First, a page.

#JournalClub with Alysia: How exosomes can promote cancer spread?
Blog About Neuroblastoma Biology
by Neuroblast
3d ago
Hi, it’s Alysia, here to give you some insight on exosomes’ impact on tumor metastatic niche formation! I found an interesting paper related to my work that I want to share with you: Tumour-derived exosomes drive immunosuppressive macrophages in a pre-metastatic niche through glycolytic dominant metabolic reprogramming. Exosomes have been a groundbreaking field of research ..read more
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#JournalClub with Ronja: What can we learn from other cancers?
Blog About Neuroblastoma Biology
by Neuroblast
3w ago
In this row of journal club blog posts, I’ve decided to look at this study: A Tumor Microenvironment Model of Pancreatic Cancer to Elucidate Responses toward Immunotherapy. In this study, researchers developed an advanced model to simulate the environment surrounding pancreatic cancer cells. Using a specialized hydrogel matrix, they encapsulated pancreatic cancer cells, patient-derived stromal ..read more
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What Can VHI Women’s Mini Marathon Do For You?
Blog About Neuroblastoma Biology
by Neuroblast
1M ago
I have never been a runner. In my head, the word ‘marathon’ was linked to professional athletes and the Olympics or Athletics competitions. I could not imagine anyone doing a race as long as one gets guts. However, once I found the courage and motivation to explore my body’s limits. It was probably our team ..read more
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Class 2024: Congratulations to Ciara, Ellen and Rabia!
Blog About Neuroblastoma Biology
by Neuroblast
1M ago
Massive congratulations on the official moulding of PhD and MSc by Research to our promising young scientists: Rabia Saleem, Dr Ciara Gallagher and Dr Ellen King! Great accomplishments! Three different journeys, with two through the COVID-19 pandemic. The full range of ups and downs. Who said that the PhD is a straight line? It has ..read more
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Walking the Wicklow Way, 87/129 km
Blog About Neuroblastoma Biology
by Neuroblast
2M ago
Little did I know about hikers when I moved to Ireland in 2004. Who they are and how they get around. My knowledge was limited to Rosalind Franklin’s love of hiking. I could not even imagine that one day I’d try their shoes. However, things have changed since then! Spiced by the COVID-19 pandemic and ..read more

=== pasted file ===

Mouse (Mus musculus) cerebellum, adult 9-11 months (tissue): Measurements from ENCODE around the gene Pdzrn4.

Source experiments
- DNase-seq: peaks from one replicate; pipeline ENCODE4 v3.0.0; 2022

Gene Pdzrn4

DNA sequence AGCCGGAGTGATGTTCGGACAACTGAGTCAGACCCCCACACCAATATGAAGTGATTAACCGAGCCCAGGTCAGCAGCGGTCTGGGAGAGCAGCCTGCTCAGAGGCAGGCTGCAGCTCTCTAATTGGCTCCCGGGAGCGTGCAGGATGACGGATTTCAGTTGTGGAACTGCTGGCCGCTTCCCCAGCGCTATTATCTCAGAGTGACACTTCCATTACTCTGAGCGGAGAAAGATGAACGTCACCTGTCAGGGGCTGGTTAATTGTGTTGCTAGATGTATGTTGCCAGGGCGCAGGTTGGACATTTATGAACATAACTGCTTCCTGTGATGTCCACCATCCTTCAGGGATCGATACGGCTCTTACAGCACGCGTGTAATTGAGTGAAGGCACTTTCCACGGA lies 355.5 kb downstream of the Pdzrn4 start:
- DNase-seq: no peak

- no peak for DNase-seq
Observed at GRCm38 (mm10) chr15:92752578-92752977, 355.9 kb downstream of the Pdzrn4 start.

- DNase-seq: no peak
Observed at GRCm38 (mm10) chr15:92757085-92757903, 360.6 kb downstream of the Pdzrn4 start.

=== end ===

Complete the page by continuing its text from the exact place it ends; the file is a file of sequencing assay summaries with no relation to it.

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How things work in science: Gene editing technology
Blog About Neuroblastoma Biology
by Neuroblast
3M ago
Few advancements in biomedical sciences hold as much promise for revolutionising cancer research as CRISPR-Cas9. This ground-breaking gene-editing tool has sparked a wave of innovation, offering precision and efficiency in manipulating the human genome in the fight against cancer. Now, what is it? CRISPR is basically an acronym for a very long name Clustered Regularly ..read more
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Congratulations to a new Dr in the house: Dr Ellen King
Blog About Neuroblastoma Biology
by Neuroblast
3M ago
Huge congrats to a newly minted Dr Ellen King!  She passed her PhD viva on April 9. This is a testimony to your dedication, strong will and hard work. May this PhD be the beginning of many more successful endeavours, Ellen! We thank examiners Prof Sally-Ann Cryan (RCSI) and Prof Joanne Lysaght (TCD) for the time and expertise ..read more
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How things work in science: targeting cell components.
Blog About Neuroblastoma Biology
by Neuroblast
4M ago
How do researchers study cells? How do we get the nitty gritty? We use many methods to tag and chase various cell components. One of my favourites is fluorescent microscopy. It allows the use of nearly all spectrum of colours from blue to purple in one go. However, we prefer to narrow it down to ..read more
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How things work in science: Scaffolding
Blog About Neuroblastoma Biology
by Neuroblast
4M ago
At the Cancer Bioengineering Group, we use different types of scaffolds to mimic the 3D structure of tumours outside the body. We use these scaffolds to test new therapeutics and understand the tumour microenvironment. But I bet you didn’t think we had this in common with spiders? Spiders make their webs by producing silk from ..read more
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How things work in Science: Tìr na nÒg
Blog About Neuroblastoma Biology
by Neuroblast
4M ago
In humans, NANOG, SOX2, and OCT4 are transcription factors that maintain the undifferentiated state of embryonic stem cells (ESCs). NANOG was first discovered in 2003 by Chambers et al. and Mitsui et al. as a transcription factor in ESCs responsible for cellular self-renewal. More importantly, it enables continuous self-renewal of cancer stem cells, leading to ..read more
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